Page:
This is a quick guide to knowing and using Python’s virtualenv which is an awesome utility to manage multiple isolated Python environments.
Why virtualenv is needed?
Case 1: If we have a Python application A which uses version 1.0 of package X, but is incompatible with higher versions of it. On the other hand we have an application B which uses version 1.1 of package X, but is incompatible with lower versions of it. We want to use both the applications on the same machine.
Case 2: There is a package Y, which is released in beta version recently and we want to try it out, but don’t want to install it in the global site-packages directory as it might break something.
In above two cases, virtualenv is very helpful. In first case we can create two virtualenvs and then install version 1.0 of package X in one and version 1.1 of package X in another. Two virtualenvs would be isolated from each, hence we are not overwriting each other while installing different versions. In second case, we can create a virtualenv and install package Y in that, which would install Y in site-packages directory of the virtualenv instead of the global site-packages.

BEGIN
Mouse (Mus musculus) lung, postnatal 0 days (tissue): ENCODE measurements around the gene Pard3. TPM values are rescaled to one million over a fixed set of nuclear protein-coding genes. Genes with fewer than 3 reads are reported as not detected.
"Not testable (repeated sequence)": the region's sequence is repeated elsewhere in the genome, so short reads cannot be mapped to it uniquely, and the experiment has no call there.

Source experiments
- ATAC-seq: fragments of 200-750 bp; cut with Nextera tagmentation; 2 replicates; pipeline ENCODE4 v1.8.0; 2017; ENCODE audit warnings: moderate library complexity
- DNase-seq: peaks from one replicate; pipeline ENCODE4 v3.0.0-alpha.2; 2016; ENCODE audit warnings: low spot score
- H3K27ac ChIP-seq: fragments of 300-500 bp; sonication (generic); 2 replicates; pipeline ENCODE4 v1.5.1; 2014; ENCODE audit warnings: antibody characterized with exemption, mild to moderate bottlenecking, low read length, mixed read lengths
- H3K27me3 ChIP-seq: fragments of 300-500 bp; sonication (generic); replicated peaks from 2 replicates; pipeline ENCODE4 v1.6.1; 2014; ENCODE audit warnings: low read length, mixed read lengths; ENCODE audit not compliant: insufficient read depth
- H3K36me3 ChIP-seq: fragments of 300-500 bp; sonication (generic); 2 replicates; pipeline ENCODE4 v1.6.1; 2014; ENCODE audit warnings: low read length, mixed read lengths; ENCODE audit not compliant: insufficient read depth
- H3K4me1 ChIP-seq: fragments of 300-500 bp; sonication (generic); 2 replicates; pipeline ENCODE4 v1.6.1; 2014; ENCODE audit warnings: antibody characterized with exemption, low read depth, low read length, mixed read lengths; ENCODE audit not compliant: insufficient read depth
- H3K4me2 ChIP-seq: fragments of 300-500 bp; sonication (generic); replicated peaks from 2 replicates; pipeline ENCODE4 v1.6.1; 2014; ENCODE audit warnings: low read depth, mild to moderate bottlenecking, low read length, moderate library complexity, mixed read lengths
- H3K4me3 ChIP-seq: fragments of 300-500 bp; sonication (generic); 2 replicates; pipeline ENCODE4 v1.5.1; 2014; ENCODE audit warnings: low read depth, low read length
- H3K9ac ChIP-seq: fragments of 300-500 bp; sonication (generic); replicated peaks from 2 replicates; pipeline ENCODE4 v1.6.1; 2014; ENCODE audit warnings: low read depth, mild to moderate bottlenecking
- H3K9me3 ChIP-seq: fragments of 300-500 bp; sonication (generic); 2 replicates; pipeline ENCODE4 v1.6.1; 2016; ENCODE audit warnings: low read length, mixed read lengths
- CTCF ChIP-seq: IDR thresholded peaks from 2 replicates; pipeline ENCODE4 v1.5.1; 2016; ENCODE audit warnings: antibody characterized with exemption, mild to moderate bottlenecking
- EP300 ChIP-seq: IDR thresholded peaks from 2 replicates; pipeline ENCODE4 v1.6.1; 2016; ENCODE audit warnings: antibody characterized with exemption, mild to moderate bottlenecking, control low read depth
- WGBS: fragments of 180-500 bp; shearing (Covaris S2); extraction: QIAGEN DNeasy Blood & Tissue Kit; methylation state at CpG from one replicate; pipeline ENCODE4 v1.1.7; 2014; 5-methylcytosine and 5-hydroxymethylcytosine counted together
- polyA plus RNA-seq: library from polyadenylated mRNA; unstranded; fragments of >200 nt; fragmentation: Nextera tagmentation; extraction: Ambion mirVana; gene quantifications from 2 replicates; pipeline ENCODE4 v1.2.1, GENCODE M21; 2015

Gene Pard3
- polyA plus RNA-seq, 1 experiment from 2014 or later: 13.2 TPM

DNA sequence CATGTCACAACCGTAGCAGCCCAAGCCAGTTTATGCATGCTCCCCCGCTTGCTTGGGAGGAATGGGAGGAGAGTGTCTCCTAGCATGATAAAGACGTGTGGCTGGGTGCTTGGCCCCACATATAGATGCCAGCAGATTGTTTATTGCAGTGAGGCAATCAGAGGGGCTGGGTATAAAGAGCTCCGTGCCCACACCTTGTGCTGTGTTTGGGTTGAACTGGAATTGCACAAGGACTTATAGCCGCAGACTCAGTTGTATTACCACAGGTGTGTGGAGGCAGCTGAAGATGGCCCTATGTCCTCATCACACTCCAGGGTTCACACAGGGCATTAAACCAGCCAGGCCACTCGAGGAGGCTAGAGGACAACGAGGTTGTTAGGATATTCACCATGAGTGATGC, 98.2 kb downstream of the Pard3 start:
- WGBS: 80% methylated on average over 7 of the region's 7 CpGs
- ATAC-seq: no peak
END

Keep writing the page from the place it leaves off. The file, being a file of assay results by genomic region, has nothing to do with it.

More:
How to install virtualenv?
virtualenv can be installed directly using pip.
pip install virtualenv
How to use virtualenv?
First create a virtualenv using –
“env1″ is your environment name, change it accordingly. This would create a vritualenv named env1. Now wherever you run this command, it would create a directory env1 there. To activate and start using this newly created virtualenv, go to env1/bin and run -
Now you are inside the virtualenv. Any package that you install now, would get installed to env1/lib/pythonx.x/site-packages, instead of global site-packages. Any package that you install now doesn’t affect your global packages and other virtualenvs. To exit this virtualenv, run -
To remove a virtualenv, simply delete the corresponding directory.